Vaccine refusal exemplifies such a contrarian action that the collectivist may be hesitant to consider it. Often described as selfish, opting-out is an act of immense privilege. It is a luxury afforded by the efforts of others, and refusal hinges on the comfort of herd immunity (May and Silverman, 2003). If refused in the collective, decades of progress in immunity-building fostered by the medical community would be lost. While philosophical, religious, and medical exemptions are legal in every state (National Vaccine Information Center), they aren’t advised. Both the medical community at large and the Centers for Disease Control and Prevention stress the importance of immunizations for disease prevention (CDC, 2020). In light of this, vaccine refusal is clearly at odds with communitarian principles: it goes against the mold instead of fitting in, it is a show of autonomy at the expense of society, and it is detrimental to the collective.
To go against the advice of medical experts and institutions at the expense of community health is reflective of a special sense of personal agency characteristic of an individualist mindset. Reich (2014) characterizes affluent mothers who request vaccine exemptions as subscribing to certain neoliberal values and aiming to “create a domestic sphere free from both state regulation and disease risk, neither contributing to public health nor acknowledging the broader communities in which they live.” Both the obliviousness to one’s community and the subtle rebellion against the state that Reich describes suggest that individualist thinking plays a role in the decision not to vaccinate. Perceived resource abundance may shape a view of the self that is self-reliant, autonomous, and separate from one’s social context, leading wealthy households to prioritize personal value systems over community health. In contrast, poorer individuals may conceive of themselves as more interdependent within their communities and may thus feel a sense of duty toward protecting the health of their communities. Additionally, they may be less willing to differentiate themselves by exercising the privilege of vaccine refusal.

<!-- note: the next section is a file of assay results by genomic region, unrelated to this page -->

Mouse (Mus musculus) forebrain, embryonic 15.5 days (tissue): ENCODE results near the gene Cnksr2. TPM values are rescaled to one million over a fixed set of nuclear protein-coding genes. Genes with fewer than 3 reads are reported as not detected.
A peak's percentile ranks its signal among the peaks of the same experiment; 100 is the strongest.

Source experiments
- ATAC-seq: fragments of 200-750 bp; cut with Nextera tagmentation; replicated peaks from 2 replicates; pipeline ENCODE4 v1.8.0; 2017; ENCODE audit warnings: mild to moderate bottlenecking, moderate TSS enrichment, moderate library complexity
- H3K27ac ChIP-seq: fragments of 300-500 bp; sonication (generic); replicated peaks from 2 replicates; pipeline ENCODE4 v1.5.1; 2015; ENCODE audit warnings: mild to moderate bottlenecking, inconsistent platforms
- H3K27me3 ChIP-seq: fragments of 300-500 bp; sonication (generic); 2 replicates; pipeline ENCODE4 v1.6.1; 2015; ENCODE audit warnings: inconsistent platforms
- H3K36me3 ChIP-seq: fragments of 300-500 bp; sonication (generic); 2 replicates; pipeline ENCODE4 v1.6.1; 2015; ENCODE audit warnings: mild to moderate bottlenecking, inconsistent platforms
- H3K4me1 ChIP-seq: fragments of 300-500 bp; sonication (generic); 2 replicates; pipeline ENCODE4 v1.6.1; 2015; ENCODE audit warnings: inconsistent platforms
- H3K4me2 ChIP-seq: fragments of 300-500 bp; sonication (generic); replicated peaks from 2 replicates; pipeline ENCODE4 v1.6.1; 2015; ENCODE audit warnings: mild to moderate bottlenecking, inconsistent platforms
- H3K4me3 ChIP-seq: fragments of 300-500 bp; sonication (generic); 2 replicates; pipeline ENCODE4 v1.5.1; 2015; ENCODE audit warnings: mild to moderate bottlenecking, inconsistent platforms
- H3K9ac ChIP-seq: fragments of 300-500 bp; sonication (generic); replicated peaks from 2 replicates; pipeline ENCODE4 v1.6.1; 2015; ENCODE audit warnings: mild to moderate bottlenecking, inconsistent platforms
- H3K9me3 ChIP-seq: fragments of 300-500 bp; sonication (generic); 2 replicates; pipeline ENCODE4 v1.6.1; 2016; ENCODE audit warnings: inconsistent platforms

The solution to improving vaccination uptake numbers lies not only in offering evidence of the effectiveness of vaccines, but in presenting the need for vaccination in a fundamentally different light. Public health campaigns and attempts to combat misinformation must begin with a thorough examination of how individuals come to cultivate distrust in experts and institutions in the first place. While further research is necessary to discover the optimal means of approaching skepticism, any approach that serves to convince must integrate different perceptions of the self across the socioeconomic spectrum.